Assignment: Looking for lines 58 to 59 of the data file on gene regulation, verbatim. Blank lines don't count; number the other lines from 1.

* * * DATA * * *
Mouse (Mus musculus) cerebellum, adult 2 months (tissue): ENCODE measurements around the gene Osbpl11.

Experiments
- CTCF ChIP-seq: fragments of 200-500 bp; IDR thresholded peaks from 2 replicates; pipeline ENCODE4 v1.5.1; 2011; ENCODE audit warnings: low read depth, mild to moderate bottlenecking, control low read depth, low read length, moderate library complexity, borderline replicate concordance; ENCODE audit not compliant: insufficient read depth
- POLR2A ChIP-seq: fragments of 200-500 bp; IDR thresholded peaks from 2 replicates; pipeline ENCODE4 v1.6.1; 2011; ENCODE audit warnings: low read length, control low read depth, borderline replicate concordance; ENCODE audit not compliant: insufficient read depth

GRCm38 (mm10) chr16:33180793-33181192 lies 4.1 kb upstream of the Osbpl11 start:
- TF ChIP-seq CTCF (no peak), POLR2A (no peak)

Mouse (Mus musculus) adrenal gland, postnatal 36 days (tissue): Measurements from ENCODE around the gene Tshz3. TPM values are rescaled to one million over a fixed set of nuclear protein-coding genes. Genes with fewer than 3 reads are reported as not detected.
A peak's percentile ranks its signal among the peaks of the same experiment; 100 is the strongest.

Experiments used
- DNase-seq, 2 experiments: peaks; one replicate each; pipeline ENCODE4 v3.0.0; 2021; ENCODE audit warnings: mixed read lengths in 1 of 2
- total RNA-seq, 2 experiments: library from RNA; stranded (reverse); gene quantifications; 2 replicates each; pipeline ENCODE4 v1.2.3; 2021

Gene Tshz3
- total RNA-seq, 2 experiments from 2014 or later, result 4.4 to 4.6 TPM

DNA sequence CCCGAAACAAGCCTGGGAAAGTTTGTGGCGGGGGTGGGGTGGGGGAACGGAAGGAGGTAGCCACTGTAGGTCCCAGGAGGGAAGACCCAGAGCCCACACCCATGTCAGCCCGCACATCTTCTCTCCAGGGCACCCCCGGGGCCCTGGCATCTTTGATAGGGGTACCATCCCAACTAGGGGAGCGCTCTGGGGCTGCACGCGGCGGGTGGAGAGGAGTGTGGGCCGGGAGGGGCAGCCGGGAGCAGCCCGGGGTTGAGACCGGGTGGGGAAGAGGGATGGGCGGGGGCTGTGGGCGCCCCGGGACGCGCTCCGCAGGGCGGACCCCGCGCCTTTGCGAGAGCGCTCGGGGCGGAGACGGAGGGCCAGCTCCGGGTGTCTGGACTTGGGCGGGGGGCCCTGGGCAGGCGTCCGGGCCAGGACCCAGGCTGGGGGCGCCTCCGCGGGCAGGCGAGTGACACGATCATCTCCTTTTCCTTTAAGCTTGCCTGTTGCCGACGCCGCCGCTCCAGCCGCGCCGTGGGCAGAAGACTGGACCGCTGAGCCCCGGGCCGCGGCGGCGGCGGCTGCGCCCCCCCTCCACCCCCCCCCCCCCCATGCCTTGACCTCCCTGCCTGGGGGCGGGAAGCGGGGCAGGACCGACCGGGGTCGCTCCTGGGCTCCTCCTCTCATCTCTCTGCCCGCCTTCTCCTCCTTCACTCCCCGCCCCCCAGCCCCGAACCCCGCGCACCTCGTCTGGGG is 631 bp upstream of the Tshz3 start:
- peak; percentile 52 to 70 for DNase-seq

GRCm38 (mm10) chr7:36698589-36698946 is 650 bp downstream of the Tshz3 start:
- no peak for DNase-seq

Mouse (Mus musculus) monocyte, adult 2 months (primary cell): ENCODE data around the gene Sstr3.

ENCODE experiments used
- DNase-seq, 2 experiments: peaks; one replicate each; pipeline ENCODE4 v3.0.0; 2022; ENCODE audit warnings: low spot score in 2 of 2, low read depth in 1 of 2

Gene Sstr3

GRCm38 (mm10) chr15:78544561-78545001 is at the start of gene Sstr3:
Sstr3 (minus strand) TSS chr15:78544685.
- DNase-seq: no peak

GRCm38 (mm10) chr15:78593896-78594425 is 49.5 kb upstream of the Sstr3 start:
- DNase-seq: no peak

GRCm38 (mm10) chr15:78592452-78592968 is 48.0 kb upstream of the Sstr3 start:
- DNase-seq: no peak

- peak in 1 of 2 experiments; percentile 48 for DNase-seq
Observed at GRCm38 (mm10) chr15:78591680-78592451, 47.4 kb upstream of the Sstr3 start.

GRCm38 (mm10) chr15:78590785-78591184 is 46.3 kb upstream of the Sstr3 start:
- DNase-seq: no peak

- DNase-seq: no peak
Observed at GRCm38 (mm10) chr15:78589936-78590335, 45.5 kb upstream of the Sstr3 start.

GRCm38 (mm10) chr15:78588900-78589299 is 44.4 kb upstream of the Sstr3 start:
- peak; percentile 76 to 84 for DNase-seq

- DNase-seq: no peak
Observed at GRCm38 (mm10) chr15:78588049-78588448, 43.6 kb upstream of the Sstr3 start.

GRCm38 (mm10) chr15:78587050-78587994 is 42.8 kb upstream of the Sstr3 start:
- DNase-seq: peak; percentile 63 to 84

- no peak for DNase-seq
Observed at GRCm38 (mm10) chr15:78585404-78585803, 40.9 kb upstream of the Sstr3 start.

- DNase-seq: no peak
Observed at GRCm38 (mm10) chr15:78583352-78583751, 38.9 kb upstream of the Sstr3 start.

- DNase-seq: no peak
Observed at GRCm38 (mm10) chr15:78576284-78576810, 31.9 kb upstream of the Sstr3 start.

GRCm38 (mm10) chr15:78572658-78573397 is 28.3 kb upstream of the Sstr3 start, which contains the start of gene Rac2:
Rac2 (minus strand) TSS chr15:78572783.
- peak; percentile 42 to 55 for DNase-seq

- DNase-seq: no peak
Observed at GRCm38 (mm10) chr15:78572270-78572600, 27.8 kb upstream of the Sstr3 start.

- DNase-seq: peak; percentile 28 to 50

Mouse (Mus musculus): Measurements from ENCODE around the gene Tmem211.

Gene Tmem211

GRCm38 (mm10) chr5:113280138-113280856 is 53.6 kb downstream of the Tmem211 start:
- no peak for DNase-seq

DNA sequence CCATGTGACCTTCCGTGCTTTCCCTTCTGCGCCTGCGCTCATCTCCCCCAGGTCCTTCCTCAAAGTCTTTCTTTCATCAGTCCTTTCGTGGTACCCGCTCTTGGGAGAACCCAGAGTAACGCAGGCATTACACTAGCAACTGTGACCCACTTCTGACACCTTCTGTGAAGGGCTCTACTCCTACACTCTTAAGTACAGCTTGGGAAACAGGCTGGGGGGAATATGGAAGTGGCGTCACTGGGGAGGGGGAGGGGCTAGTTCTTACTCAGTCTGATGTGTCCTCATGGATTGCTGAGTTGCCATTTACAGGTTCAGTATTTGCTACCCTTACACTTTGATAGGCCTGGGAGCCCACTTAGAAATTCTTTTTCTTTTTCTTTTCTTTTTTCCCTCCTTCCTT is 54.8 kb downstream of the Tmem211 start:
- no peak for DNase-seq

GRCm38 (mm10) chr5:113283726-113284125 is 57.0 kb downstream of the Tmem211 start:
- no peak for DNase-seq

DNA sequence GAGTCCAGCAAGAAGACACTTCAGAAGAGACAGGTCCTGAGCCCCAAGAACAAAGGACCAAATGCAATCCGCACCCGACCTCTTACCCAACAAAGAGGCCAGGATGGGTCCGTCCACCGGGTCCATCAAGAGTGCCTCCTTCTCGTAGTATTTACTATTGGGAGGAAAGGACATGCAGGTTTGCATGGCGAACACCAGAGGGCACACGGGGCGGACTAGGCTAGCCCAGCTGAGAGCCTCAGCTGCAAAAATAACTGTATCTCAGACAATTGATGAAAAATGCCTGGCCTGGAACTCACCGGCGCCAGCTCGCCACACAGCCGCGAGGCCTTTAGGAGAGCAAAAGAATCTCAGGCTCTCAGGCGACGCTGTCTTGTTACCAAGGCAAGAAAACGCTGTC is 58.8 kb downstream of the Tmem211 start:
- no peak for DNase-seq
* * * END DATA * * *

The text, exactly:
- no peak for DNase-seq

GRCm38 (mm10) chr5:113283726-113284125 is 57.0 kb downstream of the Tmem211 start: